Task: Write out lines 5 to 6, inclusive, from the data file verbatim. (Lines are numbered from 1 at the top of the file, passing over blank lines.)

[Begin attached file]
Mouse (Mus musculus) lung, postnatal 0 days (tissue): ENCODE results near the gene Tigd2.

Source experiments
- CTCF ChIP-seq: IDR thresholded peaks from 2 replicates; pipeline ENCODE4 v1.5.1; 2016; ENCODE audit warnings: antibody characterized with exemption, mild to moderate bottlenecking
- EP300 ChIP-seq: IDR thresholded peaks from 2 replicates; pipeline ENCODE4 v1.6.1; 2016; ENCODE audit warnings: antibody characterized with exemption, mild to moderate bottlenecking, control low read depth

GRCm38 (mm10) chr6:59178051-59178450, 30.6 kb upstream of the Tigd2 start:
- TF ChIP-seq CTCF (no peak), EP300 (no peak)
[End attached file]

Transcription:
GRCm38 (mm10) chr6:59178051-59178450, 30.6 kb upstream of the Tigd2 start:
- TF ChIP-seq CTCF (no peak), EP300 (no peak)